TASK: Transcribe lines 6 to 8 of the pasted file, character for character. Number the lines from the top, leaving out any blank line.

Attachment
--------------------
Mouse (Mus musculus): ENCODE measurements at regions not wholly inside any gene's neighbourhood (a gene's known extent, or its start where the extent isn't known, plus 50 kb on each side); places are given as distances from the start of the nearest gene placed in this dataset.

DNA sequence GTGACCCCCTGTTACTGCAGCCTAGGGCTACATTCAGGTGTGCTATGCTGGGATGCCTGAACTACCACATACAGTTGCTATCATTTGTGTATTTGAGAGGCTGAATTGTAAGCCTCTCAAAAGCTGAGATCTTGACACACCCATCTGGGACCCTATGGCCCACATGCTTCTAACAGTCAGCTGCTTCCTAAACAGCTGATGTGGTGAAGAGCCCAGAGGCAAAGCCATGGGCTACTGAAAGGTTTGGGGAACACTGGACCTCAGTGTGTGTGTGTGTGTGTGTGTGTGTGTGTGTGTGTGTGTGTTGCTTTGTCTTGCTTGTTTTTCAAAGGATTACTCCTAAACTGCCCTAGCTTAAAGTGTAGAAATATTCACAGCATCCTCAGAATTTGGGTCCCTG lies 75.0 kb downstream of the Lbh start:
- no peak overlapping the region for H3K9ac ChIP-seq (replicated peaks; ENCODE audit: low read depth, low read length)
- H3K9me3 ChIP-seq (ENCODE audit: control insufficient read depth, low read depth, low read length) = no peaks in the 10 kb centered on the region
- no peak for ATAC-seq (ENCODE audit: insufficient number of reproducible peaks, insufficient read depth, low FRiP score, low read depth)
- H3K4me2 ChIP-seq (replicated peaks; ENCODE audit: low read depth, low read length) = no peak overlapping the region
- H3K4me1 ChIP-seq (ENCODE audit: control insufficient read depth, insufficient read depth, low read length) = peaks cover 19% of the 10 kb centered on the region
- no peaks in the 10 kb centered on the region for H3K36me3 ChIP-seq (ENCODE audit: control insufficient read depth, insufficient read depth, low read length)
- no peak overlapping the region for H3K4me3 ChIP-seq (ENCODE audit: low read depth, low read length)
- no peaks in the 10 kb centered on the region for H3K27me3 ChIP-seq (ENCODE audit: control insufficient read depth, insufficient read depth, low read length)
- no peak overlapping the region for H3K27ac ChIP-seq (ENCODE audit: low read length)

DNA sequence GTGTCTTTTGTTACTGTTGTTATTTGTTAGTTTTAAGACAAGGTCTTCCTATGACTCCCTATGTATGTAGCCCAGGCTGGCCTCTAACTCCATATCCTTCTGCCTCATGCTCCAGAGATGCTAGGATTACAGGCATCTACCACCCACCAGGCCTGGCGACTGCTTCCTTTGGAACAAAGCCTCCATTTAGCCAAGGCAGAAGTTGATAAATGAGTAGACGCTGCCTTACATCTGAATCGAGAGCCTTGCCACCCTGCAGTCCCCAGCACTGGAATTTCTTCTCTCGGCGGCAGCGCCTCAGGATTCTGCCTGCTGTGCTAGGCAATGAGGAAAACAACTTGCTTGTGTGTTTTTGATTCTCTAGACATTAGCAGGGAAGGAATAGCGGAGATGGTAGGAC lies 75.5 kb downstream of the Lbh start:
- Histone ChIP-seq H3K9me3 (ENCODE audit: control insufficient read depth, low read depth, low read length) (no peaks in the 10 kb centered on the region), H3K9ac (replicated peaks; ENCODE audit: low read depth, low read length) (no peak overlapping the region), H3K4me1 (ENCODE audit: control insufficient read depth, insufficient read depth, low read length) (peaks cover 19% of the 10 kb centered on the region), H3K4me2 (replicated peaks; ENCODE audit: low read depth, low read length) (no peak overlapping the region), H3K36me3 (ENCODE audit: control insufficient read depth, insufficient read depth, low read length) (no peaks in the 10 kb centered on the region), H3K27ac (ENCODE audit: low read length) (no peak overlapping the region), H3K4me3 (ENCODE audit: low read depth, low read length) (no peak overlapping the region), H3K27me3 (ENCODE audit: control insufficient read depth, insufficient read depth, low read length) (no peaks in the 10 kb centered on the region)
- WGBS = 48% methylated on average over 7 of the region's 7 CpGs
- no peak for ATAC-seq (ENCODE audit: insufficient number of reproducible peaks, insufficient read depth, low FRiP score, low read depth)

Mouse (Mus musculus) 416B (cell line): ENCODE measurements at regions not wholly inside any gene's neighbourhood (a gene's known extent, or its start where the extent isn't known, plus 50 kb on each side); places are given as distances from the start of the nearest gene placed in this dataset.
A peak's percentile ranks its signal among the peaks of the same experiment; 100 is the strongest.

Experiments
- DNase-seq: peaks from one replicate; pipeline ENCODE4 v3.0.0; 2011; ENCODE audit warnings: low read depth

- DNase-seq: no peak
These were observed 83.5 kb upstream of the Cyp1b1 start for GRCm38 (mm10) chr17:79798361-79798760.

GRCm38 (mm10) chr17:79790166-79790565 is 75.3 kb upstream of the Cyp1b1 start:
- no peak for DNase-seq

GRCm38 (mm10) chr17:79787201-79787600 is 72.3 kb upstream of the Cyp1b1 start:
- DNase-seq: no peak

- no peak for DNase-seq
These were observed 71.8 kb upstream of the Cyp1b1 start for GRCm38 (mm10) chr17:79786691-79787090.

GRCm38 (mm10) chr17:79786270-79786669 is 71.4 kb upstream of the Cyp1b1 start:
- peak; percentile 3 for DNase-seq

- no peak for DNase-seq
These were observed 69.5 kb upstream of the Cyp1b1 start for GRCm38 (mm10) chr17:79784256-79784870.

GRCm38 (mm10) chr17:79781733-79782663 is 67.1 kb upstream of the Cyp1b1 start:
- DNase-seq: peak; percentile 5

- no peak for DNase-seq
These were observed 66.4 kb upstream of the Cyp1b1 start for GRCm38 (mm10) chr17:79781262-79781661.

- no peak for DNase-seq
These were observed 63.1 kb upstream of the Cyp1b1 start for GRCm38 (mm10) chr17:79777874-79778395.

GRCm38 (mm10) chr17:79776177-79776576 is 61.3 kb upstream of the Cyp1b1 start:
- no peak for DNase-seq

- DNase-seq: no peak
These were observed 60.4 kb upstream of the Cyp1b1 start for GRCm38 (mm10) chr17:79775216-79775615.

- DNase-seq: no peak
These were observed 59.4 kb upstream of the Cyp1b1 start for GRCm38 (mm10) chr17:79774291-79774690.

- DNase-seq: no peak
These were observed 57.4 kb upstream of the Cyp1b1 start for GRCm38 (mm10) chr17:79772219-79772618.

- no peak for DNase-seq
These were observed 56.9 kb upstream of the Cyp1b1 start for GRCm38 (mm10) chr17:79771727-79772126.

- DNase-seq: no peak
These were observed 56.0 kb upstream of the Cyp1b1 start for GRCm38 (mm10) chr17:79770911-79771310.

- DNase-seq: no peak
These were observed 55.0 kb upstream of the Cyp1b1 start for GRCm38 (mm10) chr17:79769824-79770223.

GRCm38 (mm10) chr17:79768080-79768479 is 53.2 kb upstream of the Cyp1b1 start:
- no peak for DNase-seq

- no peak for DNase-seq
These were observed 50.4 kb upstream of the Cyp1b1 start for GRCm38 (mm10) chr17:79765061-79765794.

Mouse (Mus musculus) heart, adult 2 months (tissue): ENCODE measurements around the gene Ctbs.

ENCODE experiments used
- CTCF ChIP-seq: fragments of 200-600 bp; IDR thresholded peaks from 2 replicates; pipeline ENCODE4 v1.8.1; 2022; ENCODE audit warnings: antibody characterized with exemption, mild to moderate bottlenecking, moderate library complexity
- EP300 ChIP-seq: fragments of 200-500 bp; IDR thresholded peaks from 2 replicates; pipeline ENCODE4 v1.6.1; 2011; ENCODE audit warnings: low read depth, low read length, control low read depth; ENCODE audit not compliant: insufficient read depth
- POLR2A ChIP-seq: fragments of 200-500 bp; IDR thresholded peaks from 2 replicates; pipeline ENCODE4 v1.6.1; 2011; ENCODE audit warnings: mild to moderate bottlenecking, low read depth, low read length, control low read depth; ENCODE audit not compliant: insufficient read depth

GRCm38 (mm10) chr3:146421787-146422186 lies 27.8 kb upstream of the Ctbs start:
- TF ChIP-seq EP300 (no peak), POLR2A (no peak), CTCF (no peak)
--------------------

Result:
- H3K4me2 ChIP-seq (replicated peaks; ENCODE audit: low read depth, low read length) = no peak overlapping the region
- H3K4me1 ChIP-seq (ENCODE audit: control insufficient read depth, insufficient read depth, low read length) = peaks cover 19% of the 10 kb centered on the region
- no peaks in the 10 kb centered on the region for H3K36me3 ChIP-seq (ENCODE audit: control insufficient read depth, insufficient read depth, low read length)